Negotiation: Lesson TwoPay attention to the other party’s body language and tone, not just the words they are speaking. The more nervous and twitchy they are, the less you’re going to have to give up to get what you want. It is also critical that you do your best to determine if you are speaking to the actual decision maker, or just an intermediary. There is little in life more frustrating than to work out terms to your mutual satisfaction with someone who cannot complete the transaction. Sometimes, the decision maker is the guy quietly sitting off to the side, while other times, he might not even in the same room with you. If at all possible, find out who the decision maker really is before you enter into any negotiation, then deal directly with that person. You also need to be aware that verbal agreements do not a contract make. Get it in writing. Get it signed. Oh… You also need to read it. ALL of it. Every tiny bit of boilerplate down to sub-clause paragraph Z. If you don’t understand it all, take comfort knowing that America has many lawyers. If the deal you have just struck won’t survive your attorney’s perusal some time tomorrow, that should be your cue to leave right now.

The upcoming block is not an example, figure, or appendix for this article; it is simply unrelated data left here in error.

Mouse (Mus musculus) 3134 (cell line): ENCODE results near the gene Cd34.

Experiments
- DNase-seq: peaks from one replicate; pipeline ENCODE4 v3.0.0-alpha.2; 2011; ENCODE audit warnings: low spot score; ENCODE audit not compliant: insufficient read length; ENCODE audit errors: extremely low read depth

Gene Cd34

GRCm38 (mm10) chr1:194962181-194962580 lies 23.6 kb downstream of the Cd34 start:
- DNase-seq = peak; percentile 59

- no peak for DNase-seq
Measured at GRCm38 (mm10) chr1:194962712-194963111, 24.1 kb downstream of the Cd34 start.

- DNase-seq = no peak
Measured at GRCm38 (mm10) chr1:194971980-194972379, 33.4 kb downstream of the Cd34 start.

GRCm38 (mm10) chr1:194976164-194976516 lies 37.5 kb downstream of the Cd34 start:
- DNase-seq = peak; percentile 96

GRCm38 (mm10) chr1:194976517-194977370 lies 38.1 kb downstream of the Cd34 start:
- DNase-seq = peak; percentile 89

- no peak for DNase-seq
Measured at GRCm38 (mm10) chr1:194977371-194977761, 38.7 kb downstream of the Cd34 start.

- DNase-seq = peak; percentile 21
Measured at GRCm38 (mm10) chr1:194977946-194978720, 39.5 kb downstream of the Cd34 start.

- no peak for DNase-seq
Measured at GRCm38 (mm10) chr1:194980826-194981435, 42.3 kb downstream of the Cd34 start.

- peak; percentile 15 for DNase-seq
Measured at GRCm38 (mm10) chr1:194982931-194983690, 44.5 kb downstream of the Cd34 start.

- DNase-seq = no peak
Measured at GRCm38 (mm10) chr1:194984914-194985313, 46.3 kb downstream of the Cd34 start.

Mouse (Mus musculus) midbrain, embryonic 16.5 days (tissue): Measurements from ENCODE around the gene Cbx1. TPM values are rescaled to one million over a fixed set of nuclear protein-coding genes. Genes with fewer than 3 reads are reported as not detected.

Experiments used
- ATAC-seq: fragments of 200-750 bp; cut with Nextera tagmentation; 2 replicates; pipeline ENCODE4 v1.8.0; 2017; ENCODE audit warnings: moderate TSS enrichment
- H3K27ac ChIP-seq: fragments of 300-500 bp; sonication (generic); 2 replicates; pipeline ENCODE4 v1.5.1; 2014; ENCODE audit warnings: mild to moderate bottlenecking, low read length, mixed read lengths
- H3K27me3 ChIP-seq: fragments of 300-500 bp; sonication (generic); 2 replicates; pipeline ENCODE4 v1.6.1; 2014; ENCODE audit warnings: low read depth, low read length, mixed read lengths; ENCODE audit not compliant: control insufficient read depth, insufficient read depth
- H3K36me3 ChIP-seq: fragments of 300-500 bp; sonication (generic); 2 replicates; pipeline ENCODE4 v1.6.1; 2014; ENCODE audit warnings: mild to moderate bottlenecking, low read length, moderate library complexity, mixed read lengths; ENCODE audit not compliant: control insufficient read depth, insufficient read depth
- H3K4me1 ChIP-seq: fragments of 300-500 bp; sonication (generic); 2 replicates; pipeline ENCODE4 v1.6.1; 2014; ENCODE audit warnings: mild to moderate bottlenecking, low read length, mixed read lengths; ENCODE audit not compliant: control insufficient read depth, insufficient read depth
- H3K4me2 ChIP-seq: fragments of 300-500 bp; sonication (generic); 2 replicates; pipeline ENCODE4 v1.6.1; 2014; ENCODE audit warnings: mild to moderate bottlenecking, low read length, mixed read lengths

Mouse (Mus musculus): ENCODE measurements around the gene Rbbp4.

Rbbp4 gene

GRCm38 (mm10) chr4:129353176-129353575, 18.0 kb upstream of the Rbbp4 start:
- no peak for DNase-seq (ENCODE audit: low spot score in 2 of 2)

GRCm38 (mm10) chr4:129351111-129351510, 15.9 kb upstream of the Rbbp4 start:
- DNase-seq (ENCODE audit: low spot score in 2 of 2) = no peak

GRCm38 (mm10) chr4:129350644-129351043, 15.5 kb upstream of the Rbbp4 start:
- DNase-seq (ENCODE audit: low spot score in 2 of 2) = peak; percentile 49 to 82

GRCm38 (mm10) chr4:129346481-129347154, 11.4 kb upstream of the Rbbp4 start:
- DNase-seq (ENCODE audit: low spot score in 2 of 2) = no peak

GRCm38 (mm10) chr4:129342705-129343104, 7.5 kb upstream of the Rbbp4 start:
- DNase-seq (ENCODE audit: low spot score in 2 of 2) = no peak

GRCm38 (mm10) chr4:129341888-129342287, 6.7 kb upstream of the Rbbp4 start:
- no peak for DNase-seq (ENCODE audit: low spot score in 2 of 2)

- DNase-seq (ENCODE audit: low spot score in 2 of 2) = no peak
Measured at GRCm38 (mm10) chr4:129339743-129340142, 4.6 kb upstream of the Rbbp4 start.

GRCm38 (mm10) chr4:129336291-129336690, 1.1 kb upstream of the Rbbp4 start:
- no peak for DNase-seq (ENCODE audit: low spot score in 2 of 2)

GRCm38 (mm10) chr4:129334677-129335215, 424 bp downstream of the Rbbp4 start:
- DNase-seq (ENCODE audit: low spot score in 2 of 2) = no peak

7: “Is That the Best You Can Do?”

Buyer, Seller or Mediator, no matter what role you find yourself playing during a negotiation, that specific question – spoken at the very end, when you feel you have gotten all you can – will get you a little more; or at the very least, lock the whole thing down. As the Buyer, you’re testing to see if there are any more discounts or freebies left; the seller does not know if not meeting that request will send you off without buying. As the Seller, you’re leaving the table open for one last bump, because the buyer doesn’t know if he’s really offered enough to actually own the widget he so deeply desires. If the buyer says yes, you’ve locked up the offer and they have mentally taken ownership. As the Mediator, you’re implying that one side or the other still hasn’t met your definition of “fair,” so you might give more concessions to the other party. Negotiation is always about perception, and that question sets the table for exactly the perception you want to communicate, every time.

Editorial by Ben Gaul